... and investors cautiously welcome it

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Fund managers have said the second LTRO announcement is broadly in line with what they expected in terms of size but its impact is unlikely to replicate the first round of funding.

Commenting in the immediate aftermath of the ECB’s announcement, which revealed €529.5 billion is to be made available to Europe’s banks, fund managers offered a cautious greeting to the liquidity measure.

Speaking to Citywire Global, Grant Peterkin, senior manager with Ignis' fixed income team, said: ‘Liquidity actions are good at sorting difficulties in the short term, however, long term fiscal difficulties in the European economy remain.’

Another fund manager, who wished to remain anonymous, said: ‘Domestic banks in peripheral Europe have not got access to liquidity and that should help peripheral Europe.’

‘But, in reality, it is not solving the underlying problems of growth contracting and I would foresee a fiscal correction is going to take place.’


Trevor Greetham, director of asset allocation at Fidelity, said: “The ECB’s two long term liquidity injections do not solve the underlying solvency problems in the euro area but they could push the crisis back into remission for a while if they give economic growth a boost.'

Greetham, who moved to overweight equities and commodities this month, said the key question will be how long loose policy stance lasts among central banks - not just the ECB but worldwide.

'A premature curtailment of central bank liquidity, due to a rise in inflationary pressures or simply due to complacency, could lead to another downswing in global growth as we saw in 2011,' he added.

Meanwhile, Ethna Funds’ Luca Pesarini said: ‘I think for the moment it will be the last round of the LTRO but I think it is important to look closely at how much is replacement and how much is new money.'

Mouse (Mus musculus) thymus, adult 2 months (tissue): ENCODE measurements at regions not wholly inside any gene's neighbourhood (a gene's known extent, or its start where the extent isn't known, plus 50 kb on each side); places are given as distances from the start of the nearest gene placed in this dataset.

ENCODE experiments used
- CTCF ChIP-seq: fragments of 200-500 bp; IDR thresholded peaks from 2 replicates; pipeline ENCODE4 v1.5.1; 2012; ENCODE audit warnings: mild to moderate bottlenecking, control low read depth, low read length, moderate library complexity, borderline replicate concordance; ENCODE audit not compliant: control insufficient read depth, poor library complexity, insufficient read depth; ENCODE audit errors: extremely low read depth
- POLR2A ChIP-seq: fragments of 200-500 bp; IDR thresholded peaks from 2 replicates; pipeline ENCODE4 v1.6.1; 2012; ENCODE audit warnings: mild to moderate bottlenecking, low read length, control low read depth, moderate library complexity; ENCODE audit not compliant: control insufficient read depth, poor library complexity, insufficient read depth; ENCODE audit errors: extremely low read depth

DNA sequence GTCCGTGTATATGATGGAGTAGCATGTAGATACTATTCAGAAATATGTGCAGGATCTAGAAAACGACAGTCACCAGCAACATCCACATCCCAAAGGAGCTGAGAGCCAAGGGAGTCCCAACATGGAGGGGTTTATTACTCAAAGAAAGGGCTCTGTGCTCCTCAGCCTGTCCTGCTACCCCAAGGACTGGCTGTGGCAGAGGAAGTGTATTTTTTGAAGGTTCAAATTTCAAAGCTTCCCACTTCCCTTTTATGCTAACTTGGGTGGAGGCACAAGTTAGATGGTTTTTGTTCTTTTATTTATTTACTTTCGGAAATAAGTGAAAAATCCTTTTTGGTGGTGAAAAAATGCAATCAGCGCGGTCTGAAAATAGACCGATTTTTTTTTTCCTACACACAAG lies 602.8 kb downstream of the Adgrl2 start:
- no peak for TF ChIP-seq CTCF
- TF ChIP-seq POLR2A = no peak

‘At the end of the day, there is no other way, unless you print more money and more money and more money. At least [the LTRO] has saved our lives for the moment, we are still all alive.’


Richard Driver, currency market analyst at Caxton FX, said the announcement was broadly in line with consensus and brings the total amount issued under the LTRO scheme to over €1 trillion.

‘On the one hand, the large take-up suggests that liquidity will continue to improve and that eurozone institutions will be more robust moving forward. However, some might take it as a clear indication of on-going instability,’ said Driver.

Driver said the first LTRO had been a ‘major success’ but does not expect this second round to have the same impact of easing pressure in Italian and Spanish bond yields as it did in December.

Also, Driver said he was not discounting the potential of a third LTRO further down the line.


Speaking on Tuesday before the announcement, leading fund manager Thorsten Winkelmann said the second round of the LTRO is potentially more damaging than has been discussed so far.

‘There may be a negative aspect in that, traditionally, banks used the senior unsecured debt markets for their lending and this looks as if the market is drying up,’ he said. ‘And so what do we do three years down the line when the LTRO money goes and this market is dead?’

Winkelmann had previously said the measure, while offering a short term sentiment boost, did not tackle long-term structural difficulties. He also said it did not present him with a strong enough case to invest in European banks.